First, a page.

Intellectual wellness encompasses a person’s creativity, knowledge, and skill. An intellectual well person uses available resources to expand knowledge, improve skills, and increase the potential for sharing with others. It is evidenced by self-directed behaviour, which includes continuous acquisition, development, creative application, and articulation of critical thinking and expressive intuitive skills and abilities focused on the achievement of a more satisfying existence. Intellectual wellness is also evidenced by a demonstrated commitment to life-long learning.

During the formative years of children, it is the woman of the household who oversees this important element of wellness in them. The values children get come from both parents, but subtler aspects like their expressive skills and commitment to learning, mostly the women look after, for the simple reason that women are more discerning by nature as far as a child’s development is concerned.

Because children are reared almost exclusively by women, boys and girls are psychosocialised in radically different ways. Boys grow up ting to separate themselves from others and from the values culturally linked to their mothers and sisters. In contrast, girls grow up copying their mothers’ behaviour and wanting to remain connected to them and others. Moreover, because of the patriarchal cues they receive both in and outside the home, boys, and girls come to think that such ‘masculine’ values as justice and conscientiousness, which they associate with culture and the public world, are more fully human than such ‘feminine’ values as caring and kindness, which they associate with nature and the private world.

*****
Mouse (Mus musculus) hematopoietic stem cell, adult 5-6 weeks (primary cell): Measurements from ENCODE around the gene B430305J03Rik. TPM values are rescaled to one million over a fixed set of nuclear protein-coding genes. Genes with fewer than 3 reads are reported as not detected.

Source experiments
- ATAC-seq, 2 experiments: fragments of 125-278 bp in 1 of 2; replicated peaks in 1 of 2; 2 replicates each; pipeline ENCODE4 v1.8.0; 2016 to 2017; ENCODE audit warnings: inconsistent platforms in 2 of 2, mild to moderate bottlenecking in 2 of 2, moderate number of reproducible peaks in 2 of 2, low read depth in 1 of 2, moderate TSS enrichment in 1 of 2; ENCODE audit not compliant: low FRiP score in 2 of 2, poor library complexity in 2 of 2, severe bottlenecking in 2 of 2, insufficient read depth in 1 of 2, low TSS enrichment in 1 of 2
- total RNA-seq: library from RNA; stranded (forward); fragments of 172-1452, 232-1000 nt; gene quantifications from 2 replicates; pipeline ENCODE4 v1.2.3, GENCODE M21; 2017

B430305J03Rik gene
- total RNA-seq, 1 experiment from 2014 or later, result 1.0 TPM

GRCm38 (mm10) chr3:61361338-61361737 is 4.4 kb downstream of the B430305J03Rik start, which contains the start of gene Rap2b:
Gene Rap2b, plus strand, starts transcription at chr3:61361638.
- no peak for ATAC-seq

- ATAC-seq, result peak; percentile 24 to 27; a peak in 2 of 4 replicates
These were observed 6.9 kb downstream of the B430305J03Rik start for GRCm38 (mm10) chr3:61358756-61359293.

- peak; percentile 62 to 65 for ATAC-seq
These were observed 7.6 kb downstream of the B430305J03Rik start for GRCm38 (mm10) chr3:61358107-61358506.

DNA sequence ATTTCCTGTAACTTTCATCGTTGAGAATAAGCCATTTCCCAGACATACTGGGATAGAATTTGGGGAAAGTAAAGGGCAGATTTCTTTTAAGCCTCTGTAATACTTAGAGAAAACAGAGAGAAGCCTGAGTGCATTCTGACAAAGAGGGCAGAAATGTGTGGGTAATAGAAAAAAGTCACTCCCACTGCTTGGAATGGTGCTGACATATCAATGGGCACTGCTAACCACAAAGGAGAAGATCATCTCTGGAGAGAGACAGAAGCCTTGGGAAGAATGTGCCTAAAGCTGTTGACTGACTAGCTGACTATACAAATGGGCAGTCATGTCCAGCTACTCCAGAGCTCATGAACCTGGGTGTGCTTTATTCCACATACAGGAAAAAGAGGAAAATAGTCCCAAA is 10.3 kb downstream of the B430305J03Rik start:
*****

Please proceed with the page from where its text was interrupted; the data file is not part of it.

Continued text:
With this enrooted stigma ruling their psyche mostly, women have to strive much harder for their own intellectual wellness, or rather discovering their own intellectual selves and coming to terms with it. Only a limited number of women do really succeed in it.


There are many ethical challenges in the case of women and wellness. Most of them are raised by the ingrained gender role bias prevalent in every social system. The ethics of wellness embraces universality. But this universality doesn’t seem to touch the vast majority of the women in the world, spread over many uncompromising social situations. Woman’s moral experiences and her moral faculties are more or less the same everywhere, and the ethics of care is her stronghold. But her gender role stereotype almost smothers, even at a subconscious level any attempt to discover, assert and diverge to an alternative moral experience and forces her to finally revert to complacency. An ethical renaissance is essential for this, which is truly egalitarian in essence.